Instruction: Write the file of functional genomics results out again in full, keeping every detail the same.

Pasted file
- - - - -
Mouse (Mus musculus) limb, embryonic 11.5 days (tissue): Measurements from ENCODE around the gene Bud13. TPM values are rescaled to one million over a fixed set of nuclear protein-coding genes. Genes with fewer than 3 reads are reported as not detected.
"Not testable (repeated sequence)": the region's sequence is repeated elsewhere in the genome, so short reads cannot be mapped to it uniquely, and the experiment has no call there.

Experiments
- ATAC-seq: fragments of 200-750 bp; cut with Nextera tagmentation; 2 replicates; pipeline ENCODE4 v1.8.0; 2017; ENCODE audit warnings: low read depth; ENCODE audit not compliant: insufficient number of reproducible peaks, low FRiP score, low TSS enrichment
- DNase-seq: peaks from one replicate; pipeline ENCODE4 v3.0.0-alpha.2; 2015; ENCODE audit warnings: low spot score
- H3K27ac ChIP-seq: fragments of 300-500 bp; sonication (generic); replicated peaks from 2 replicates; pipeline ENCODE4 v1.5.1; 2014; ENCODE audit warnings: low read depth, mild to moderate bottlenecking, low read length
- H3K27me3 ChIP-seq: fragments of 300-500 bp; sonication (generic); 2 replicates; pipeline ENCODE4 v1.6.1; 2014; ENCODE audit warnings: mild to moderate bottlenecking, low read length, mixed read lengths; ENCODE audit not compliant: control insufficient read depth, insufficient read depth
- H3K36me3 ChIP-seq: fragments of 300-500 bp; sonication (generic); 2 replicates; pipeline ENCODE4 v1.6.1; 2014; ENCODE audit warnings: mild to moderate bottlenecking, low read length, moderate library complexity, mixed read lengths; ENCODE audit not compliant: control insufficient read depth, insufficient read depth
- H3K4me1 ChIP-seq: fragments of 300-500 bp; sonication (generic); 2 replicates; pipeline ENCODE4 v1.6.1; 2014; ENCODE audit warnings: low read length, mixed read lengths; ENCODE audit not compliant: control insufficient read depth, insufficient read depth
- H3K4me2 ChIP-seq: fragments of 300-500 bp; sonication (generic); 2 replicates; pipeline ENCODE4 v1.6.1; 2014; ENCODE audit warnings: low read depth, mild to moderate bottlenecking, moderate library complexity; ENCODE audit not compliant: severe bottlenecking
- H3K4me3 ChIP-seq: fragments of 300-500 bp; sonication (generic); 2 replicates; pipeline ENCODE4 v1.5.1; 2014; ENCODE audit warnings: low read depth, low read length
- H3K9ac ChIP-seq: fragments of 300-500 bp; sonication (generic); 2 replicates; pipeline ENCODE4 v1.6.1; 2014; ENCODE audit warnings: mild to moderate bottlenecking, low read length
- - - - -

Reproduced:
Mouse (Mus musculus) limb, embryonic 11.5 days (tissue): Measurements from ENCODE around the gene Bud13. TPM values are rescaled to one million over a fixed set of nuclear protein-coding genes. Genes with fewer than 3 reads are reported as not detected.
"Not testable (repeated sequence)": the region's sequence is repeated elsewhere in the genome, so short reads cannot be mapped to it uniquely, and the experiment has no call there.

Experiments
- ATAC-seq: fragments of 200-750 bp; cut with Nextera tagmentation; 2 replicates; pipeline ENCODE4 v1.8.0; 2017; ENCODE audit warnings: low read depth; ENCODE audit not compliant: insufficient number of reproducible peaks, low FRiP score, low TSS enrichment
- DNase-seq: peaks from one replicate; pipeline ENCODE4 v3.0.0-alpha.2; 2015; ENCODE audit warnings: low spot score
- H3K27ac ChIP-seq: fragments of 300-500 bp; sonication (generic); replicated peaks from 2 replicates; pipeline ENCODE4 v1.5.1; 2014; ENCODE audit warnings: low read depth, mild to moderate bottlenecking, low read length
- H3K27me3 ChIP-seq: fragments of 300-500 bp; sonication (generic); 2 replicates; pipeline ENCODE4 v1.6.1; 2014; ENCODE audit warnings: mild to moderate bottlenecking, low read length, mixed read lengths; ENCODE audit not compliant: control insufficient read depth, insufficient read depth
- H3K36me3 ChIP-seq: fragments of 300-500 bp; sonication (generic); 2 replicates; pipeline ENCODE4 v1.6.1; 2014; ENCODE audit warnings: mild to moderate bottlenecking, low read length, moderate library complexity, mixed read lengths; ENCODE audit not compliant: control insufficient read depth, insufficient read depth
- H3K4me1 ChIP-seq: fragments of 300-500 bp; sonication (generic); 2 replicates; pipeline ENCODE4 v1.6.1; 2014; ENCODE audit warnings: low read length, mixed read lengths; ENCODE audit not compliant: control insufficient read depth, insufficient read depth
- H3K4me2 ChIP-seq: fragments of 300-500 bp; sonication (generic); 2 replicates; pipeline ENCODE4 v1.6.1; 2014; ENCODE audit warnings: low read depth, mild to moderate bottlenecking, moderate library complexity; ENCODE audit not compliant: severe bottlenecking
- H3K4me3 ChIP-seq: fragments of 300-500 bp; sonication (generic); 2 replicates; pipeline ENCODE4 v1.5.1; 2014; ENCODE audit warnings: low read depth, low read length
- H3K9ac ChIP-seq: fragments of 300-500 bp; sonication (generic); 2 replicates; pipeline ENCODE4 v1.6.1; 2014; ENCODE audit warnings: mild to moderate bottlenecking, low read length